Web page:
This isn’t the ultimate solution.  There are problems with group response tactics. Waiting for a “posse” is going to delay police response to crimes in progress. It’s also going to look even more like an “invading force” to the residents who are already antagonistic to police presence. How do we protect the officers, arrest the criminals, and not further enrage a subset of the populace who already disapproves of police action? 


We can’t do it solely by arresting people.  The city leadership needs to get in front of this issue and rationally explain the danger of throwing things at the cops.  They should explain that offenders will be identified and prosecuted.  They should also explain that officers will use reasonable levels of force to protect themselves from attacks.  Those actions, combined with rapid arrest and prosecution of any offending parties should reduce the number of police soaking attacks.


With that said, officers need to exercise some restraint as well.  There are reports of some of these videos arising when cops have tried to break up neighborhood water fights.  When a cop gets in the middle of a squirt gun fight, he’s probably going to get wet.  It’s summer.  It’s hot outside.  Let people play in the water.  Unless there is a serious risk of someone being injured, I would suggest that cops exercise their discretion and not get involved in breaking up community water fights.  A friendly squirt gun battle could turn very serious if the wrong people lose their tempers.  In my opinion, it’s best to just let that stuff go.  I would suggest that supervisors monitor the radio for calls about water fights and pull officers off any dispatched water fight calls unless someone is at risk of injury.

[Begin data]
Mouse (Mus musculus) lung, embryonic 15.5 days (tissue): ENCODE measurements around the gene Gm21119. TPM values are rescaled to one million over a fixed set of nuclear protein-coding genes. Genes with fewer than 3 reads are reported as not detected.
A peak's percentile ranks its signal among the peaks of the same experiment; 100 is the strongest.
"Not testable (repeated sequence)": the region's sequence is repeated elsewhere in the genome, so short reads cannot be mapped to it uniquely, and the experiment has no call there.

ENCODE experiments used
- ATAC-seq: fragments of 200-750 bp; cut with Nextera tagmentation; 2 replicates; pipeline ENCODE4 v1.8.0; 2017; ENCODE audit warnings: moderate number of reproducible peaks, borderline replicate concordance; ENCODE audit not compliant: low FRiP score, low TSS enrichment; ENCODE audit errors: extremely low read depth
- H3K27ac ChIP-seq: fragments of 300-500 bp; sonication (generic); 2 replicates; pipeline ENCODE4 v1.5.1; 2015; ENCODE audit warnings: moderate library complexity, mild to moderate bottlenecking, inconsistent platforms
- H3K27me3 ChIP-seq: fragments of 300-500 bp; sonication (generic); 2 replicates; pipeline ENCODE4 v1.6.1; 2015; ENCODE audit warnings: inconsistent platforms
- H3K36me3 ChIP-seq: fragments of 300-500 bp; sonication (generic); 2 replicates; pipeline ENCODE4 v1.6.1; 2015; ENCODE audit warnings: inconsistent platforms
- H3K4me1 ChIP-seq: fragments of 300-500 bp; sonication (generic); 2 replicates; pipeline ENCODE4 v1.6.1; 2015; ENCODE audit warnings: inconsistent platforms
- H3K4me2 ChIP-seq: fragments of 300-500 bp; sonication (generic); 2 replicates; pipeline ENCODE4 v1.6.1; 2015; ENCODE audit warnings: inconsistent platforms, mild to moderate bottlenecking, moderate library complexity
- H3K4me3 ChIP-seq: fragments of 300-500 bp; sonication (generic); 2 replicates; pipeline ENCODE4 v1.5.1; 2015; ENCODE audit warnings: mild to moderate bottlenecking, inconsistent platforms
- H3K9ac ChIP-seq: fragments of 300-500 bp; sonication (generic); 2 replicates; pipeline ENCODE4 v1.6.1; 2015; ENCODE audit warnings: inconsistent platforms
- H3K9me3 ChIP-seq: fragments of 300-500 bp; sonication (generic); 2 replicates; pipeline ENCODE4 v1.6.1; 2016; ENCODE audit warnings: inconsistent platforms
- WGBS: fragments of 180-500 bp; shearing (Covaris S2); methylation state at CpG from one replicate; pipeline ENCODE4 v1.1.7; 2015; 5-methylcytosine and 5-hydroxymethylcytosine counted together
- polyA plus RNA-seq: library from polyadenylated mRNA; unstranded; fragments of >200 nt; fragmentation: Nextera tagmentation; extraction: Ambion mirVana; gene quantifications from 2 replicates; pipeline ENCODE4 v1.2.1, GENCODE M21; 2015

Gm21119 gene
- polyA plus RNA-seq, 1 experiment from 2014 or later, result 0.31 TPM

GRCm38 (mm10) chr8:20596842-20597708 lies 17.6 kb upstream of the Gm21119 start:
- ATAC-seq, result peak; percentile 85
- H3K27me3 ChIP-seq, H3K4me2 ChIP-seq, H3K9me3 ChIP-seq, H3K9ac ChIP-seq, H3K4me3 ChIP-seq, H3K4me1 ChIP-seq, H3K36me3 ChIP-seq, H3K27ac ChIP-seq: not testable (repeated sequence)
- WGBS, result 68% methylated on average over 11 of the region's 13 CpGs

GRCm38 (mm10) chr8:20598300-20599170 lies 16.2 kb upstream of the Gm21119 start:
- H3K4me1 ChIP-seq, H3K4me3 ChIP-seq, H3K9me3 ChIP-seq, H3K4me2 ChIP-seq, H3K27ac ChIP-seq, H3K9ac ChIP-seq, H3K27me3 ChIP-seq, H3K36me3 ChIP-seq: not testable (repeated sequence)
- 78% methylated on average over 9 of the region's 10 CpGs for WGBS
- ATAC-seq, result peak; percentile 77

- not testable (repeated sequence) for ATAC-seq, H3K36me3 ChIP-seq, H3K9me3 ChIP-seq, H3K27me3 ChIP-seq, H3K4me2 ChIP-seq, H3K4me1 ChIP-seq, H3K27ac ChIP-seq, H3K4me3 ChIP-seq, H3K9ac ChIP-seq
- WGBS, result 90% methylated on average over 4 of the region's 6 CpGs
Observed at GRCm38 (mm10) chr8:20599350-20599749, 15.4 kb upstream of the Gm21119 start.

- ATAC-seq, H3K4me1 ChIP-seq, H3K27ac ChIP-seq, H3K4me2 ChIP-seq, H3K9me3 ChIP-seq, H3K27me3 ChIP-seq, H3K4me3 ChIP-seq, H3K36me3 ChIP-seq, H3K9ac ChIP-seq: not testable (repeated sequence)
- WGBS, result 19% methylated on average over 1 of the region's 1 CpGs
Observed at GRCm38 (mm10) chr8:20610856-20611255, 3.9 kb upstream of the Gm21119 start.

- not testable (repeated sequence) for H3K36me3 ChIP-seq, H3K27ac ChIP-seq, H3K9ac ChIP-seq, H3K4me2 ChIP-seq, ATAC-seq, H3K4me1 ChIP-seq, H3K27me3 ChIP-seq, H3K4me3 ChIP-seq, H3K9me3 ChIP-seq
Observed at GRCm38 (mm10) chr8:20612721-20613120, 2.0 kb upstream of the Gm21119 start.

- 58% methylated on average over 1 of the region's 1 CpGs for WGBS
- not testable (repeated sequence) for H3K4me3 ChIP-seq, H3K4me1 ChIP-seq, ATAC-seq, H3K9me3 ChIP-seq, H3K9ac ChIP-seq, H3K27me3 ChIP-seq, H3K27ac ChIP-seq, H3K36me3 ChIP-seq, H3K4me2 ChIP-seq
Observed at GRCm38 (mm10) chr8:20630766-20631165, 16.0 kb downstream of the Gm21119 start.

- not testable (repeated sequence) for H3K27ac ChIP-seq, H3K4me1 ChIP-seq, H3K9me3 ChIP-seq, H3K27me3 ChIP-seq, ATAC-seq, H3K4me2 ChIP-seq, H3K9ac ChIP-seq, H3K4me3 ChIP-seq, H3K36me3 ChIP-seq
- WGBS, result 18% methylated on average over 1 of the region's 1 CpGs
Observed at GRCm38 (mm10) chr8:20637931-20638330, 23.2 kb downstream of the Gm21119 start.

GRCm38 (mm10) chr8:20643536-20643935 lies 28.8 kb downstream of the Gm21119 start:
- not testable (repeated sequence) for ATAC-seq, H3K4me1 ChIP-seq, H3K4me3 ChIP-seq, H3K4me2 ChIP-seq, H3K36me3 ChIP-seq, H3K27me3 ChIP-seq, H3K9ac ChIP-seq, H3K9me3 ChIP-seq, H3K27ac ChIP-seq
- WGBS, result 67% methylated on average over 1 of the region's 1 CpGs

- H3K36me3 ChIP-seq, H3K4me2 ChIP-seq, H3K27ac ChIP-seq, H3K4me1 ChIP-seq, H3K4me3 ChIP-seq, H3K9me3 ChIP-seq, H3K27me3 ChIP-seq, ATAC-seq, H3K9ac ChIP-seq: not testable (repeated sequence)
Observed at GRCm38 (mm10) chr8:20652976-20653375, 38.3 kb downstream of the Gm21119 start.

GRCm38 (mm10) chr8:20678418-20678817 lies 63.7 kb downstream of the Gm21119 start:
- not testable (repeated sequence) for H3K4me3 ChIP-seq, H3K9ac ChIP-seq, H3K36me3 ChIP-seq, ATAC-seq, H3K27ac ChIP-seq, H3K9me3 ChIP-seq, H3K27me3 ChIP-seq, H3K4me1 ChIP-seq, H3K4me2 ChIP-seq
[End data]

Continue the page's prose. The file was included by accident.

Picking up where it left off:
On the street level, officers need to protect themselves.  When dealing with large groups, officers should be wearing eye protection.  Many cops will remember all the Tyvek suits issued after the post 9/11 anthrax scare.  Those suits are probably still sitting in a lot of police storage closets.  They might provide a modicum of protection against bodily fluids or thrown caustic agents.  It’s probably worth re-issuing that gear if cop-soaking becomes a sport in your jurisdiction.   Even a good raincoat is better than nothing when people are tossing nasty liquids.


Cops need to ensure that their EMS/Fire partners can set up hasty decontamination stations.  In areas where these soakings are taking place, cops and firefighters need to get together and talk about how best to plan for a rapid decontamination in the event an officer is soaked with urine, acid, or a flammable liquid


We can’t ignore this problem.  Developing a consensus solution and applying it consistently will protect both officers and the public.



Thanks to all my friends who helped me hash out this issue on my Facebook page.